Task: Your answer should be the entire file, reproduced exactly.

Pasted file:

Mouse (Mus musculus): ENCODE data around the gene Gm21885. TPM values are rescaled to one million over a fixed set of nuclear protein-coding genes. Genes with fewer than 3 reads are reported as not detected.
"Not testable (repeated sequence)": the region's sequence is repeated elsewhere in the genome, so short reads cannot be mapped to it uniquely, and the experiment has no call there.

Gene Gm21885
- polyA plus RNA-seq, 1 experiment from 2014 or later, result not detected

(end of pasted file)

Mouse (Mus musculus): ENCODE data around the gene Gm21885. TPM values are rescaled to one million over a fixed set of nuclear protein-coding genes. Genes with fewer than 3 reads are reported as not detected.
"Not testable (repeated sequence)": the region's sequence is repeated elsewhere in the genome, so short reads cannot be mapped to it uniquely, and the experiment has no call there.

Gene Gm21885
- polyA plus RNA-seq, 1 experiment from 2014 or later, result not detected